LVS Cell Insertion is an automated procedure that can be summarized into three general steps. Firstly, the design is analyzed to determine potential energy reduction, and area/timing overheads. Following that, analysis reports are generated and presented that allow a designer to optimize the LVS procedure for their particular priorities. Finally, the necessary ECO commands within the context of the original design flow are generated to insert and replace LVS cells in the original design based on the previous steps.
Features & Benefits
Background of Invention
Digital integrated circuit technology is constantly improving. Conventional CMOS circuitry has been increasing transistor density, continually reducing the energy consumed by computation. However, a problem has arisen within the field concerning the energy and delay associated with on-chip wires. In recent microprocessors, the energy cost of transporting data on-chip has been greater than that needed to perform a computation, even across relatively short wires. LVS signaling has been explored as a method of reducing signaling latency and energy on on-chip wires. Up to this point in time, implementation of LVS circuits in a conventional digital design flow has required significant manual design and verification effort, and has generally been impractical. Use of these circuits for on-chip wire signaling has been limited to only the most obvious long, global wire routes in academic designs. Researchers at Oregon State University have developed a LVS Cell insertion process that provides an automated procedure for implementing LVS signaling on on-chip wires within an existing conventional digital design flow.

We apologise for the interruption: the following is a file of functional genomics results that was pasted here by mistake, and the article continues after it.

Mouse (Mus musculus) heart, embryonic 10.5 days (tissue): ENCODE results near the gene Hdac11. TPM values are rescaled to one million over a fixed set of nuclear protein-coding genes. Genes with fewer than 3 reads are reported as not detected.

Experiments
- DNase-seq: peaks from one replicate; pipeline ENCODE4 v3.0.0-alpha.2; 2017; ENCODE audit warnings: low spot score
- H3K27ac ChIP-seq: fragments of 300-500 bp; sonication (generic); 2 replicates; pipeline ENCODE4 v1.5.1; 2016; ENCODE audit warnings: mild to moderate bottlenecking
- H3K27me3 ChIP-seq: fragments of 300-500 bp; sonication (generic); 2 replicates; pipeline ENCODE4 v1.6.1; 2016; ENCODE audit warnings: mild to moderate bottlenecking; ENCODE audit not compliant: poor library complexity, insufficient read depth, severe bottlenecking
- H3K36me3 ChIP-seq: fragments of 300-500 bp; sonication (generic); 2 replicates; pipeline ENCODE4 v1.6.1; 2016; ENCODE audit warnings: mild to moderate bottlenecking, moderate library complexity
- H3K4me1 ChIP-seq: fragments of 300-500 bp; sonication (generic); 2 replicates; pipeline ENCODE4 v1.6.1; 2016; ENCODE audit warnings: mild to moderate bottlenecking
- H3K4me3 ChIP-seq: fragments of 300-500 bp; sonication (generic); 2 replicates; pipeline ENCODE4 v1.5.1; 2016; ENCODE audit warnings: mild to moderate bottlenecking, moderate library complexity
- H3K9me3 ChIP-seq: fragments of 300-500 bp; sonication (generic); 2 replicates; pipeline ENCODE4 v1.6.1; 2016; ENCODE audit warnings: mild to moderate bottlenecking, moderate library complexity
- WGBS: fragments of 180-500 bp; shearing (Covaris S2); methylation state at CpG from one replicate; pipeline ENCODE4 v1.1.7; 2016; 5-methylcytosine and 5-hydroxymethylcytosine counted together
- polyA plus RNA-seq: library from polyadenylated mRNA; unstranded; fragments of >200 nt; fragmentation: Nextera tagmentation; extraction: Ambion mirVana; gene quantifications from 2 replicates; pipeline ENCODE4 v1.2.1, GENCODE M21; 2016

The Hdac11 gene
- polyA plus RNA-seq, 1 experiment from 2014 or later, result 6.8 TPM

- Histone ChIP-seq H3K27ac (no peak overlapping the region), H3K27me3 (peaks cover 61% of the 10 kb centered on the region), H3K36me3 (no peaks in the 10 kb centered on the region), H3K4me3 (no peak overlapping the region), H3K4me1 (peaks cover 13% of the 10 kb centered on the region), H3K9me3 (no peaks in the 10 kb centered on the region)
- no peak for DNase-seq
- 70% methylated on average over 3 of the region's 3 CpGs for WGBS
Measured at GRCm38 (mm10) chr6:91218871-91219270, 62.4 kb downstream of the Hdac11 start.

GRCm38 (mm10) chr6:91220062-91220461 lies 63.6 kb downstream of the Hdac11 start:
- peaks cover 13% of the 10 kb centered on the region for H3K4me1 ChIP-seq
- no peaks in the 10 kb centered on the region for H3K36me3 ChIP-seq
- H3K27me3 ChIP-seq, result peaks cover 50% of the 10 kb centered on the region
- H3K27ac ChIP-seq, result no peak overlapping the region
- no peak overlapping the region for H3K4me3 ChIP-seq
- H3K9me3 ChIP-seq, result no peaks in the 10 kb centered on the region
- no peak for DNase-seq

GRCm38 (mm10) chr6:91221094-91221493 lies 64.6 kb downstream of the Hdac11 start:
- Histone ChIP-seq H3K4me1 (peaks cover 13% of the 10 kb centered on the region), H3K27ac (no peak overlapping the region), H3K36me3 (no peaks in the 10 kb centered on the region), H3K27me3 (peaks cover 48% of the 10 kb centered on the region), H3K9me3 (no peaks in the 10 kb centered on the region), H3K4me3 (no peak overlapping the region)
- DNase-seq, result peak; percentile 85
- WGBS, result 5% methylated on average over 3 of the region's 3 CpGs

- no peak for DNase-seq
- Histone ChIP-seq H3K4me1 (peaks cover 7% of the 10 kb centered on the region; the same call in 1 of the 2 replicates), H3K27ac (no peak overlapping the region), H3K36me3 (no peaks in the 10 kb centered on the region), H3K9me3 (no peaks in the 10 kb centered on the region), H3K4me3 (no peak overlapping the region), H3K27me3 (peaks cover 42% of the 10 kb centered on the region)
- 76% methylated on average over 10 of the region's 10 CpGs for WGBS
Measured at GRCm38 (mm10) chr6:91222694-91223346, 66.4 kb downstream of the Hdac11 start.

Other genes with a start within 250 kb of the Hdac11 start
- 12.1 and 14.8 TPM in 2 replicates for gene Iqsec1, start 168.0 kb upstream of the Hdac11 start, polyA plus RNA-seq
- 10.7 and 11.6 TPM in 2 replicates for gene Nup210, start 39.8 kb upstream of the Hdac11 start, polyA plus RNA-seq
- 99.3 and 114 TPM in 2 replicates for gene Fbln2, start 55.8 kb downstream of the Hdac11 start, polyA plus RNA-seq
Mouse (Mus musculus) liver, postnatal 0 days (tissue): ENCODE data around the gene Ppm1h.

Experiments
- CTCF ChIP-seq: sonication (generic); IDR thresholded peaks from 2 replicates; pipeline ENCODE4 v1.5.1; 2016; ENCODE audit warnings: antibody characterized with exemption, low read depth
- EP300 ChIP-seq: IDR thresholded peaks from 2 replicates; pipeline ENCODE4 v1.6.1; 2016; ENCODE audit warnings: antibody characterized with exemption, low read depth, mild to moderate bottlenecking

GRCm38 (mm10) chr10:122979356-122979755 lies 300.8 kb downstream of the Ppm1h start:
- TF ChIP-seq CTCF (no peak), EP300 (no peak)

US Patent Application 13/956,140